Andersen was the first Danish author to break out of the mold of both neoclassicism and romanticism which preceded him, and his genius lay in writing as if he were telling the stories out loud to a group of children -- in the earlier, simpler tales -- and in capturing all the sorrow and joy of life in his later tales for adults. You may think you know these stories (no, there are no singing crabs in "The Little Mermaid," one of the more painful stories you will ever read), but you're in for a big surprise. Finally a translator who dares NOT to rewrite, explain, and simplify Hans Christian Andersen! Truly a magnificent edition in celebration of the author's bicentennial on April 2, 2005. (Read the biography by Jens Andersen too, it's a real eye-opener.)
21 internautes sur 22 ont trouvé ce commentaire utile 
The stories sparkle! 27 avril 2005
Par Vonda Covington - Publié sur Amazon.com
Format: Relié Achat vérifié
We just got this book for my 8 year old daughter and I've been reading the stories to her. This book shows what a truly great story teller Hans Christian Anderson was! His stories sparkle! When I first got the book I was disappointed because the pictures are not at all spectacular. Upon reading the stories, the pictures don't matter at all. Anderson paints the pictures in your mind and you are just transported into his stories. The words are the pictures. My daughter and I are both enjoying this wonderful literature! I highly recommend the book to anyone wanting to introduce their child to truly wonderful classics.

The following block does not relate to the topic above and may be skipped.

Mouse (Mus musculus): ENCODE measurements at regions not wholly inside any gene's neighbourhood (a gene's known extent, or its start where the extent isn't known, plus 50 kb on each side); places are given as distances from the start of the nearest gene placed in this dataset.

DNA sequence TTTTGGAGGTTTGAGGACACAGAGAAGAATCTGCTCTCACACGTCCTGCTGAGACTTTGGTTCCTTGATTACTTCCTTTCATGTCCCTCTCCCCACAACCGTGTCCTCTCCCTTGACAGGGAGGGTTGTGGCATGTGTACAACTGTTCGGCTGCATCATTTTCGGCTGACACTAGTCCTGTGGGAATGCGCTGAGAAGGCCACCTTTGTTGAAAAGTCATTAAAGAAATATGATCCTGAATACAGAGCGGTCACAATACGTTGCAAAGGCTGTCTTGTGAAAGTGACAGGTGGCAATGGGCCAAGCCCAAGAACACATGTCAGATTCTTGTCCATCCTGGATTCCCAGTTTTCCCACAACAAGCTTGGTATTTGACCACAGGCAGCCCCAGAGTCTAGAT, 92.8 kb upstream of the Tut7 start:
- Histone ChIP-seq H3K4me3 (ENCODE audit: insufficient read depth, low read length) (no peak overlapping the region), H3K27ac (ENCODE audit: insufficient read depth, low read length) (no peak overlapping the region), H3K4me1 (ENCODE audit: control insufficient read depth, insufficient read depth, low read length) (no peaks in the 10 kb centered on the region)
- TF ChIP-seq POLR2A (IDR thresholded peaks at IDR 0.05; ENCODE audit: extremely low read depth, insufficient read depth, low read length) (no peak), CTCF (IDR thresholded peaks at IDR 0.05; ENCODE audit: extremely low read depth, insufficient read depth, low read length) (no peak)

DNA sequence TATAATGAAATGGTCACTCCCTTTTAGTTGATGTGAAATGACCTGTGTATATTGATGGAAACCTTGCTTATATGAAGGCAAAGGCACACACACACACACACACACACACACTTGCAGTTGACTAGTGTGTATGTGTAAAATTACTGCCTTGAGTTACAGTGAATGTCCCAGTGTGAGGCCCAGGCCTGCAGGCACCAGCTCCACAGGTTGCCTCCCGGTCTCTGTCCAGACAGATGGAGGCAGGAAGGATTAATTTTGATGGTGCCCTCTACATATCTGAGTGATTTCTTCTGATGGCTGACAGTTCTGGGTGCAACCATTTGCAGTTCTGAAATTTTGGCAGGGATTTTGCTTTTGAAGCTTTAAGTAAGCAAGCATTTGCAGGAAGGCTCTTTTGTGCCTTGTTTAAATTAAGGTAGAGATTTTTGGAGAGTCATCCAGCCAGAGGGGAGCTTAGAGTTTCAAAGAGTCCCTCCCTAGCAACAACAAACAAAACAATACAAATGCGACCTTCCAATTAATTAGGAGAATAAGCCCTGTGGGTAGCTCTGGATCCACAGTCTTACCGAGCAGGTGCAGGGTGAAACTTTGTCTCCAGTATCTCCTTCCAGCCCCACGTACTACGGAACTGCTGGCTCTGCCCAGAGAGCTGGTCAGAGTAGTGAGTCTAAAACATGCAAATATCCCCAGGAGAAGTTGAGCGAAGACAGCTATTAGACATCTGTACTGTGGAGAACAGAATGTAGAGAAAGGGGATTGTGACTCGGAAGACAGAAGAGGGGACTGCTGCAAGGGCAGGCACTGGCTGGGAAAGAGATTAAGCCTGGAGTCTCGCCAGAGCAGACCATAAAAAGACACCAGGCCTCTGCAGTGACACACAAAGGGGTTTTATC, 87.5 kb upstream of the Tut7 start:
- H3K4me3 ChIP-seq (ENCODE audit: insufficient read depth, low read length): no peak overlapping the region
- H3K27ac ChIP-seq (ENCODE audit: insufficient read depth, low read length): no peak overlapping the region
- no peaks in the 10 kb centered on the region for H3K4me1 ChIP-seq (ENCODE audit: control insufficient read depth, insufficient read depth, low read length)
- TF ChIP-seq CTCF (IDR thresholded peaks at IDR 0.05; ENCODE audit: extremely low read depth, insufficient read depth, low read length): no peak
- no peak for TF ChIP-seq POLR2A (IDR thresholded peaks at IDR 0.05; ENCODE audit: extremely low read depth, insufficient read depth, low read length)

6 internautes sur 7 ont trouvé ce commentaire utile 
Close to the original 10 janvier 2007
Par Hans Granqvist - Publié sur Amazon.com
Format: Relié Achat vérifié
This translation of the original Danish seem to match well the stories I grew up to like back in Scandinavia. If you want to get close to the mind of HC Andersen, this is a good bet.

For younger children some of the stories may be inappropriate. For example, "the Red Shoes" has a girl getting her feet chopped off for her sins. In general, HC didn't necessarily believe in happy endings, so be aware. This is a non-Disney fairy tale book.

The book's binding and pages are a bit stiff, but not overly. It is not too heavy either, so it works well when reading loud in bed.
1 internautes sur 1 ont trouvé ce commentaire utile 
Fairy tales for grown-ups 29 octobre 2009
Par Lao Chuang - Publié sur Amazon.com
Format: Relié
Tiina Nunnally's translation of a selection of Hans Christian Andersen's Fairy Tales leaves all the adult insinuations intact and doesn't sweeten the endings with sugar-coating. Above all, she captures the poetic sensibility of HCA.

These are probably not stories to be read out to children just before they sleep. The stories ached with the sadness of lost innocence and unrequited--both heterosexual and homosexual--love.

The omnipresent narrator tells his stories from the vantage point of a hawk in the sky and mole-rat burrowing beneath the surface of the earth. Like all good stories, they tell us something about the human condition, and like the best of them, they do so without telling us exactly what it is.
strange tales 17 décembre 2010
Par Roger Petrich - Publié sur Amazon.com
Format: Relié
From my childhood I knew only a few [and those in "retold" versions] so it was a delight and an adventure to read his stories in this new collection. Many of these tales originally were deemed "unsuitable" for children, and there is often death and sometimes grusome details. Not all the children are nice either!